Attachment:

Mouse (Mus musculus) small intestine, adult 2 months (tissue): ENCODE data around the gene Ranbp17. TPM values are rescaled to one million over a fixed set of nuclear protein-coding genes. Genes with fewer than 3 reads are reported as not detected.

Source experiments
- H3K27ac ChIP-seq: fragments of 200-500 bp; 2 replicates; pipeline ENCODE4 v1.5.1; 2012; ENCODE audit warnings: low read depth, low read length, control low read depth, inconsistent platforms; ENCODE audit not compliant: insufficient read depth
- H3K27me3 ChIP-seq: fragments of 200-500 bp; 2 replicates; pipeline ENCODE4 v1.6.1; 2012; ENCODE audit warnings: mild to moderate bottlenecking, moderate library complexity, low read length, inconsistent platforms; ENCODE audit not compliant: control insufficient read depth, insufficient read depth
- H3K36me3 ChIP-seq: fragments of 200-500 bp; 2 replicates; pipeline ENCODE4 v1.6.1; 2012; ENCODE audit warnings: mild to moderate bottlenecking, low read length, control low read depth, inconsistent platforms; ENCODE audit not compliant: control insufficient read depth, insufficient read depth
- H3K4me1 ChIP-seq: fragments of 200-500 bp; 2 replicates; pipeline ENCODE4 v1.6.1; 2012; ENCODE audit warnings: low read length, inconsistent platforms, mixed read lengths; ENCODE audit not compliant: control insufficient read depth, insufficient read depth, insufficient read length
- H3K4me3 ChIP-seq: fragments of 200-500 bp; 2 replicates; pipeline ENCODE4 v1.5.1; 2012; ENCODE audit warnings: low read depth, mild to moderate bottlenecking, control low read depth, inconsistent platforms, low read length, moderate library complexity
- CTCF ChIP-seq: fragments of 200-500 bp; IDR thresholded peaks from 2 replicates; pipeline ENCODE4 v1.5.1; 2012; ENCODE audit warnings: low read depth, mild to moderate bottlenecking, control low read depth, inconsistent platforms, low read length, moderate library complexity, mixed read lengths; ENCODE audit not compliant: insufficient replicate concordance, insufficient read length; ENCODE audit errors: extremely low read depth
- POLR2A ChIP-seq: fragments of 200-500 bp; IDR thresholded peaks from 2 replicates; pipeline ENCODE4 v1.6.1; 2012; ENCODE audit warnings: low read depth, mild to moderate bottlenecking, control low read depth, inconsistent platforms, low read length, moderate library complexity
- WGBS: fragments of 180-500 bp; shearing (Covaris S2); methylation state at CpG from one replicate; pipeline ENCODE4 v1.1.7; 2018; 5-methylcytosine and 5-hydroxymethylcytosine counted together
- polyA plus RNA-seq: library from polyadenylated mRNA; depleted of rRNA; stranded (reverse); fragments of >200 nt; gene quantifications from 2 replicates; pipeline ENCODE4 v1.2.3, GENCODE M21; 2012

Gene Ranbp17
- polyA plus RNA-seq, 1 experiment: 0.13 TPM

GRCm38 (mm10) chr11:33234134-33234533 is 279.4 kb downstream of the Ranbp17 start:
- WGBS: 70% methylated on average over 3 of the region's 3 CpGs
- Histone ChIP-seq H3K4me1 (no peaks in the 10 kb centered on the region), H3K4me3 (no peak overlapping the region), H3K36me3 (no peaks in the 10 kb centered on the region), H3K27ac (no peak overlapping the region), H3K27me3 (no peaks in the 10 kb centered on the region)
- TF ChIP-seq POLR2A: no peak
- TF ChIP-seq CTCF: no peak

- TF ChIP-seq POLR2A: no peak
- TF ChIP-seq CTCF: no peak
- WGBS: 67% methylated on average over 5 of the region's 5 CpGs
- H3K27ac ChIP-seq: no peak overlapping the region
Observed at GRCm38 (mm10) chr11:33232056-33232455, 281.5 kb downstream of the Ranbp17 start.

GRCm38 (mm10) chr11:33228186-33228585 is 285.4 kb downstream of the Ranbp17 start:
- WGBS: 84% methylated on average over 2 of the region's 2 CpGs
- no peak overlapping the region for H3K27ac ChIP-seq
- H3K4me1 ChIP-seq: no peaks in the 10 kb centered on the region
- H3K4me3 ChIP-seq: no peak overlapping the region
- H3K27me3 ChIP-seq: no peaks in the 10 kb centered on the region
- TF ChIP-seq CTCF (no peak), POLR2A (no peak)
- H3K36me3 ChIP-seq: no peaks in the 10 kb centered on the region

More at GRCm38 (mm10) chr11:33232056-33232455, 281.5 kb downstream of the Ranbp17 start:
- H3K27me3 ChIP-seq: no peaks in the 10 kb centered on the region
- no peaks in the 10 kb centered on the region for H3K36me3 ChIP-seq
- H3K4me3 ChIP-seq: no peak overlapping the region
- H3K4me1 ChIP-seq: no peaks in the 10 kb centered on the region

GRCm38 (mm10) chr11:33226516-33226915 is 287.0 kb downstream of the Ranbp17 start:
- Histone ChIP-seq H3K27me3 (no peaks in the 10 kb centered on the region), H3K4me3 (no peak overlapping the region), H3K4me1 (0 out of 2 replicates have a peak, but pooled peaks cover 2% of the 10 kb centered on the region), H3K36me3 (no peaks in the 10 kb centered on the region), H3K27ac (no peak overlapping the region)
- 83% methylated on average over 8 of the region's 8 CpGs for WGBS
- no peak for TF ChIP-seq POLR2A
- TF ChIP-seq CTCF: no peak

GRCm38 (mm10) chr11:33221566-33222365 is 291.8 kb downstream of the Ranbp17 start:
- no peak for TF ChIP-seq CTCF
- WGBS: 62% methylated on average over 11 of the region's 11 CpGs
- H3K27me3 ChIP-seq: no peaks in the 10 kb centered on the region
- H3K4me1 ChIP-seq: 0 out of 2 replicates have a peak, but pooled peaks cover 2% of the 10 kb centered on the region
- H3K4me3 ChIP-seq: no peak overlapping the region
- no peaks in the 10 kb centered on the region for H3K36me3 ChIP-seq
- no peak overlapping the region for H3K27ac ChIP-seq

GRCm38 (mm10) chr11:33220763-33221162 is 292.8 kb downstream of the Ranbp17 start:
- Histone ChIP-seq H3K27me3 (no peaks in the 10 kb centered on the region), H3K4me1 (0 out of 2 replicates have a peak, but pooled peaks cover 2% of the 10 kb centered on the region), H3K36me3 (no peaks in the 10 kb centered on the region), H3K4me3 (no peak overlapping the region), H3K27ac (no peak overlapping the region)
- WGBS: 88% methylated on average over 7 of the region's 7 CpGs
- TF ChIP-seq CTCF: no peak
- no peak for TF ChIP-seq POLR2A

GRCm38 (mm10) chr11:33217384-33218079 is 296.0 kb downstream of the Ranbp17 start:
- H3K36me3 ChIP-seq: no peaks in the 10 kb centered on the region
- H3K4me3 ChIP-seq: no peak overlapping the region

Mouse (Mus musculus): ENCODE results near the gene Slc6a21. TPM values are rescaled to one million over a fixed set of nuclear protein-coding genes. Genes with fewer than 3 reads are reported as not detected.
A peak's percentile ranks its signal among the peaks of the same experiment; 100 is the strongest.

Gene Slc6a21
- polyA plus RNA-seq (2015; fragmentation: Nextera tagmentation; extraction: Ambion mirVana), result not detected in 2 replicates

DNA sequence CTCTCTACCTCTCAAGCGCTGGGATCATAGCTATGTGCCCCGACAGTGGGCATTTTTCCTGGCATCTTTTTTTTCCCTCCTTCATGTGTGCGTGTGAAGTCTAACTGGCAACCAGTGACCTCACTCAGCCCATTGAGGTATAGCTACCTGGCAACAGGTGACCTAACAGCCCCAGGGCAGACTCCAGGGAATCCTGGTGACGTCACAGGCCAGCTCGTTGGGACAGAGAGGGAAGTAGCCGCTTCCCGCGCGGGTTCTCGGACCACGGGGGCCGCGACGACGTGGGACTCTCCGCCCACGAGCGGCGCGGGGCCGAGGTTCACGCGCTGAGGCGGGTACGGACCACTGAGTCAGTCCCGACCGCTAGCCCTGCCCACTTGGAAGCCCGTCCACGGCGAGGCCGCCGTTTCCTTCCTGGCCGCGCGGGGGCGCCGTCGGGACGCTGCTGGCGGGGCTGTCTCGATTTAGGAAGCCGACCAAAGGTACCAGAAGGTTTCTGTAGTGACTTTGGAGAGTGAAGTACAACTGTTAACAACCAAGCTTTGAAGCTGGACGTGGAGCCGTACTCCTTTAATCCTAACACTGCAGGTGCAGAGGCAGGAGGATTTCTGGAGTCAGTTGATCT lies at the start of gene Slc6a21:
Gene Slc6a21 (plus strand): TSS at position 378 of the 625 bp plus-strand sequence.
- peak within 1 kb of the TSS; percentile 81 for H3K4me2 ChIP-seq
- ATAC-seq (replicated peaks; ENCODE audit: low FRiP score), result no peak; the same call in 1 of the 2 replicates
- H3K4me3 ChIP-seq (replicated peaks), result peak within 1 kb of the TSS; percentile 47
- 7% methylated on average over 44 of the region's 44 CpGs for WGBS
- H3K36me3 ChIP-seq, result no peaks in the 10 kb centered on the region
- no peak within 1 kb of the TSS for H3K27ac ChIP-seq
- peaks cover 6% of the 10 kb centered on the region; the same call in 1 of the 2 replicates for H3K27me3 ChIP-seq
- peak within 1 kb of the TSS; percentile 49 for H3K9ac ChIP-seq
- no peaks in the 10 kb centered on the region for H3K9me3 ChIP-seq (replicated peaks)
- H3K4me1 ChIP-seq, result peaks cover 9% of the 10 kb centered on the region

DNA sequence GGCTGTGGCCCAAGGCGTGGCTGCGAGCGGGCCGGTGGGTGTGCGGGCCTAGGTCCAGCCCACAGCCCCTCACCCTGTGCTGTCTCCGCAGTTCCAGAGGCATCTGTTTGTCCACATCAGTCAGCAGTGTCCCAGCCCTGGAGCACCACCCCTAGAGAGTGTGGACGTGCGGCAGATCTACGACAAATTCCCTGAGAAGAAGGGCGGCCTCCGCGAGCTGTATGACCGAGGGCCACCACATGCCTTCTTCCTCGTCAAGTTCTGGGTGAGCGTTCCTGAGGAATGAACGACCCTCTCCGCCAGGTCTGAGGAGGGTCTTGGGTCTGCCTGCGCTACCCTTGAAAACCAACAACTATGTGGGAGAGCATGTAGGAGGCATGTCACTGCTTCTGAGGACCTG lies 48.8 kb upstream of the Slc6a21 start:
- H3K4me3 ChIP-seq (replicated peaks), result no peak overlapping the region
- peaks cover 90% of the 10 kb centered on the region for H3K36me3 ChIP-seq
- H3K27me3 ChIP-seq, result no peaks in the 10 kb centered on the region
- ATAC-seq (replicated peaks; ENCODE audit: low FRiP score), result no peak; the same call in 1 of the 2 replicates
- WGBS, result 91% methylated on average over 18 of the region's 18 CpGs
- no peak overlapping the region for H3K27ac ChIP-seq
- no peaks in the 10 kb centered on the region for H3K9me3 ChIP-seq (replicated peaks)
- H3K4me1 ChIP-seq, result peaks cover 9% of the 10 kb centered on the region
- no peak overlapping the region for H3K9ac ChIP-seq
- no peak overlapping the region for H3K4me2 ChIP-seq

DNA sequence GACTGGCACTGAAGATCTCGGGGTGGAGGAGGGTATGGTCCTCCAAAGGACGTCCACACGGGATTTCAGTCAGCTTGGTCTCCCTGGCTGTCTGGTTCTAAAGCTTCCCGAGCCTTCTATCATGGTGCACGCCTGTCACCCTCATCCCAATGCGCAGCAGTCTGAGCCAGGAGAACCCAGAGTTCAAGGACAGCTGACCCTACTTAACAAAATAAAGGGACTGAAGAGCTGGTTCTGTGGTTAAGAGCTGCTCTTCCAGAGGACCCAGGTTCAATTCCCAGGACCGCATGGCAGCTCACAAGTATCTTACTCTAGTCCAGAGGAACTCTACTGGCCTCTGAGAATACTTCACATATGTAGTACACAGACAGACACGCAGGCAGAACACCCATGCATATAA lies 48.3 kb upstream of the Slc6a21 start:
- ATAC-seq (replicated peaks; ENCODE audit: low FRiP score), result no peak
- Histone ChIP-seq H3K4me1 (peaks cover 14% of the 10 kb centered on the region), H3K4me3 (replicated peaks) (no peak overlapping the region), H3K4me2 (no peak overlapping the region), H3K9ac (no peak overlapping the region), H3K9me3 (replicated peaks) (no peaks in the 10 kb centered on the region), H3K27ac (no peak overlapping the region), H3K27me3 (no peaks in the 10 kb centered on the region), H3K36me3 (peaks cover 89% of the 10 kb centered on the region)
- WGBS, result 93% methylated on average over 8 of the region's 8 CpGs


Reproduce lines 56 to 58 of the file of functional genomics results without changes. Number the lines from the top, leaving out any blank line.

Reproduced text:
- H3K36me3 ChIP-seq: no peaks in the 10 kb centered on the region
- H3K4me3 ChIP-seq: no peak overlapping the region

Mouse (Mus musculus): ENCODE results near the gene Slc6a21. TPM values are rescaled to one million over a fixed set of nuclear protein-coding genes. Genes with fewer than 3 reads are reported as not detected.